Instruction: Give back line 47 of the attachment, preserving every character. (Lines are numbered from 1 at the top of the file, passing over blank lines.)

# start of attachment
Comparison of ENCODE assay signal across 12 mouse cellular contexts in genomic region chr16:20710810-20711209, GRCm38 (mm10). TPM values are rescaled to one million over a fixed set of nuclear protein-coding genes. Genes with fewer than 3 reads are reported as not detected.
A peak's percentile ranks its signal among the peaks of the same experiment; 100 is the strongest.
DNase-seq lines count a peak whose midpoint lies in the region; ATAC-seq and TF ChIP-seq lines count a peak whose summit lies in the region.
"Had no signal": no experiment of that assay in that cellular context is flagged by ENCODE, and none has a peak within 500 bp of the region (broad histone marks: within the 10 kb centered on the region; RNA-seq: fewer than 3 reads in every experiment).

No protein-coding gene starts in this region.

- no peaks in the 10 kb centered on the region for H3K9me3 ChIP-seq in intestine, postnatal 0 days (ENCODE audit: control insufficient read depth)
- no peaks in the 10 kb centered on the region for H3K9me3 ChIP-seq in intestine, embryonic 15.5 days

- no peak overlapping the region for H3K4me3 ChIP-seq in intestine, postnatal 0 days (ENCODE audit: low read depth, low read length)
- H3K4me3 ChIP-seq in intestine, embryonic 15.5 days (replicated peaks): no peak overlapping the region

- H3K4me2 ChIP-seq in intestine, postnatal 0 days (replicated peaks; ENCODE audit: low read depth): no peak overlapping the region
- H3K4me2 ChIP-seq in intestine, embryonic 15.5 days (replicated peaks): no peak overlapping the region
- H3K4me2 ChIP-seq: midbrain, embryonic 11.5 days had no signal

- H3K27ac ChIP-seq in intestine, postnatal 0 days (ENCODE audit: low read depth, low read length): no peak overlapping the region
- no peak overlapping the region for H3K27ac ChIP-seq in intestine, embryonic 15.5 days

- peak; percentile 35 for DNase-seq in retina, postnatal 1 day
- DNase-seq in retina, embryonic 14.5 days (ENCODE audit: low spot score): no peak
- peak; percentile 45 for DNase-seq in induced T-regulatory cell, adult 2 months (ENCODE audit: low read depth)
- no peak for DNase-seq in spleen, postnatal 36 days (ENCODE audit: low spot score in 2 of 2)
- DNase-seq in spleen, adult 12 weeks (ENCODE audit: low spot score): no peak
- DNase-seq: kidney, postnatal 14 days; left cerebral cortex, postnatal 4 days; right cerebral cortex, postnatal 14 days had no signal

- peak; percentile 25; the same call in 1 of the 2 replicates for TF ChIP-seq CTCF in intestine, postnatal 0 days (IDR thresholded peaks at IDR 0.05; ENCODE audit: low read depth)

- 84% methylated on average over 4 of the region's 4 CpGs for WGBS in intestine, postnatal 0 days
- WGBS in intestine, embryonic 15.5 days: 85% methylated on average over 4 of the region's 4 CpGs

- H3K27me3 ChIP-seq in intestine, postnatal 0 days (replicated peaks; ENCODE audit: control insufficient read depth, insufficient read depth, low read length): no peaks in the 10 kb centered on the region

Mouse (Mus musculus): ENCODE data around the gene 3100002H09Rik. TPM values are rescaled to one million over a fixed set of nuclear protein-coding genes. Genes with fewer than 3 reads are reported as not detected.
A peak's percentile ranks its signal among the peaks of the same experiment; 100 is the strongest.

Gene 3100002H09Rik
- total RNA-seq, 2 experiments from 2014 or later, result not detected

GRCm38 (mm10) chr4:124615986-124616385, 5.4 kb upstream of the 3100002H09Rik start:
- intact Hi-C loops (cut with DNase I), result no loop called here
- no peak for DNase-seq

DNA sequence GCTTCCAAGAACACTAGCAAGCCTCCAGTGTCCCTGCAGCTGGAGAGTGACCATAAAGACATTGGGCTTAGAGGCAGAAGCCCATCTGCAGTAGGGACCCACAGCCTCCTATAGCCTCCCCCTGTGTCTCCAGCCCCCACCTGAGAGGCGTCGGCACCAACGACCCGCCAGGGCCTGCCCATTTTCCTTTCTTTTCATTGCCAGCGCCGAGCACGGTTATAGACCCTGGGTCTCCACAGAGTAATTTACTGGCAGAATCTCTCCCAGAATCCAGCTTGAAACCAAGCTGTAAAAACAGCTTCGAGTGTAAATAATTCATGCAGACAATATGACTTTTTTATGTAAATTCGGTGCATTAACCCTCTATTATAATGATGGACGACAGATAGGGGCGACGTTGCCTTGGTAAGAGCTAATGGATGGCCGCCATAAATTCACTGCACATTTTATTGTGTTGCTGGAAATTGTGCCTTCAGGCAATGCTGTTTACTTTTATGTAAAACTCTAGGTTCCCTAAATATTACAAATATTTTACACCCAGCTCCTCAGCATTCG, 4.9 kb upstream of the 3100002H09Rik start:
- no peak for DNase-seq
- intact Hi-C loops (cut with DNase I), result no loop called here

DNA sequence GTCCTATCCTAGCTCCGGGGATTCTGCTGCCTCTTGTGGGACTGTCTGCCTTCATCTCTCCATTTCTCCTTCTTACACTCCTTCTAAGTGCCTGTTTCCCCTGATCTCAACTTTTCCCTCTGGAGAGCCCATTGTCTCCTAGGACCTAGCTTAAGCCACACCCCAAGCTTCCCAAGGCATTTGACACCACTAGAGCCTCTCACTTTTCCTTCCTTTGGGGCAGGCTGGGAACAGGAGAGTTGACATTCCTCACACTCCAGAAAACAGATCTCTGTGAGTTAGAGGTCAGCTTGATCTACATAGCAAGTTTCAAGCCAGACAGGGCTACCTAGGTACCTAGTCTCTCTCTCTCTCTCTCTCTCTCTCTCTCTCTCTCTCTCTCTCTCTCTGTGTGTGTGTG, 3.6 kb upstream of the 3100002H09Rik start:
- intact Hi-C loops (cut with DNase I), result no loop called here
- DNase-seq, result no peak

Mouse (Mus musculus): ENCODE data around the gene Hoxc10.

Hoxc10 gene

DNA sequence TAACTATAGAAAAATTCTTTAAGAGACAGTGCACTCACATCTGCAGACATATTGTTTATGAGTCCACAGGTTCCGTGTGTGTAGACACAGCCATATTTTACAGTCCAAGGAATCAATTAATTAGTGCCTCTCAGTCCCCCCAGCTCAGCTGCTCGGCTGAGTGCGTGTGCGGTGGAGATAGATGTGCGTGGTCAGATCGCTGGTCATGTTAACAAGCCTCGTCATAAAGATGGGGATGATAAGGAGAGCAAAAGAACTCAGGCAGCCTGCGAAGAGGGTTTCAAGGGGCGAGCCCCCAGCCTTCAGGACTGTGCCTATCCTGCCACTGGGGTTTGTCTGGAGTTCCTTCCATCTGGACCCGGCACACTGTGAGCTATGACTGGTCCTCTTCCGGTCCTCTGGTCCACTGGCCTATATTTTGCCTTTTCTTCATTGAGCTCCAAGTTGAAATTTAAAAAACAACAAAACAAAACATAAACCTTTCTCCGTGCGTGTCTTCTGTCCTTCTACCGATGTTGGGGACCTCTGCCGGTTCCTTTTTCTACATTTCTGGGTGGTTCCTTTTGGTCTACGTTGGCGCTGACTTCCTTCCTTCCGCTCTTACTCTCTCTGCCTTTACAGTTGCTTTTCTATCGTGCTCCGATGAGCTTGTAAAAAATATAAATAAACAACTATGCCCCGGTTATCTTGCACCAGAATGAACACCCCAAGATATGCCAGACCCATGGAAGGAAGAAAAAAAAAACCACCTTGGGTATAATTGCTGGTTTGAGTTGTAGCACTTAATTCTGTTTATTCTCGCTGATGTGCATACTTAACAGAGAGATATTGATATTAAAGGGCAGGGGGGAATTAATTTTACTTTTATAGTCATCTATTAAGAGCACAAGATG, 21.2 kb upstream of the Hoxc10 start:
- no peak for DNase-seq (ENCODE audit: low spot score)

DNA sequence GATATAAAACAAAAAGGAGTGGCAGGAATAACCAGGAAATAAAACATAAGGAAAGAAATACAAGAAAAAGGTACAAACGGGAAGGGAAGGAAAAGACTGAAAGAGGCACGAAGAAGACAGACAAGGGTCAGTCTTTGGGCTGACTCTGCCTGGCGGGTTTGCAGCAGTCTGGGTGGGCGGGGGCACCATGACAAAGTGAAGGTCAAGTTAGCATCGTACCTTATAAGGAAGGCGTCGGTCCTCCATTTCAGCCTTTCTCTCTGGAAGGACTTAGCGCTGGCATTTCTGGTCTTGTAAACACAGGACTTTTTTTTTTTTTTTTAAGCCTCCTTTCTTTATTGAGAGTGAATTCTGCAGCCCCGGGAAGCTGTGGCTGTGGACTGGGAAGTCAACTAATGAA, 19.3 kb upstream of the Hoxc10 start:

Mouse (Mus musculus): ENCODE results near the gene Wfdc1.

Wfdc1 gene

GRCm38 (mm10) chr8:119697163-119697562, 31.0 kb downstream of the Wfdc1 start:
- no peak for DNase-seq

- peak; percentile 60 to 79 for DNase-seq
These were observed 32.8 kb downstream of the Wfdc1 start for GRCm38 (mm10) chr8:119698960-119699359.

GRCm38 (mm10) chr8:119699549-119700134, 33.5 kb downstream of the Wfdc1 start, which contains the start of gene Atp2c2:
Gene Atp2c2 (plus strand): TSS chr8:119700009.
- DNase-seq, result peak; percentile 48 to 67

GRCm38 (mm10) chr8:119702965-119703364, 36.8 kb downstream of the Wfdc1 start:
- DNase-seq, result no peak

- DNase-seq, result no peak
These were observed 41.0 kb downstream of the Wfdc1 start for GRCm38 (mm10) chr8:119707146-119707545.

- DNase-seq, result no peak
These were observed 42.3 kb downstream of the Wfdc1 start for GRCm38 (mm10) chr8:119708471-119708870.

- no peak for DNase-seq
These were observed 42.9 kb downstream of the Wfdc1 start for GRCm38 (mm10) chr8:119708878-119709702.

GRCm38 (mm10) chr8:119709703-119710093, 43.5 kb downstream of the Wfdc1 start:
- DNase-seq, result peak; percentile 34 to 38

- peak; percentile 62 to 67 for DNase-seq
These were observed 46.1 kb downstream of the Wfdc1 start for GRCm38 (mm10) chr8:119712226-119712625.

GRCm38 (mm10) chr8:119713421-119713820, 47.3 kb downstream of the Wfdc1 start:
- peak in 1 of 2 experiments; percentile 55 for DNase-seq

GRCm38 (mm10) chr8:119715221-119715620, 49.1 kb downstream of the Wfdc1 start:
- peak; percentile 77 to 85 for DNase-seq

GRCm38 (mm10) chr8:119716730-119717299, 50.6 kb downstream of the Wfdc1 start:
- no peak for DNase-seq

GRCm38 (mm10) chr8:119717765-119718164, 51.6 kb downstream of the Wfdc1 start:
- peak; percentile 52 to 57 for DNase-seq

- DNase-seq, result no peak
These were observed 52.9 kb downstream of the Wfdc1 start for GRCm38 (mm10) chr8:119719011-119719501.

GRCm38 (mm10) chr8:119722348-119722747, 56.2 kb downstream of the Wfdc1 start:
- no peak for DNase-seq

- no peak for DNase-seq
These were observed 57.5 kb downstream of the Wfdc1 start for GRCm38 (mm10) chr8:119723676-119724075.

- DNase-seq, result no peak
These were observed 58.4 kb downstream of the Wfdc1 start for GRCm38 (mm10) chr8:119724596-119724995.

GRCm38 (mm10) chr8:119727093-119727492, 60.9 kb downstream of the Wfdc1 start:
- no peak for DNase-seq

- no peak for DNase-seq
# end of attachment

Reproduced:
- peak; percentile 60 to 79 for DNase-seq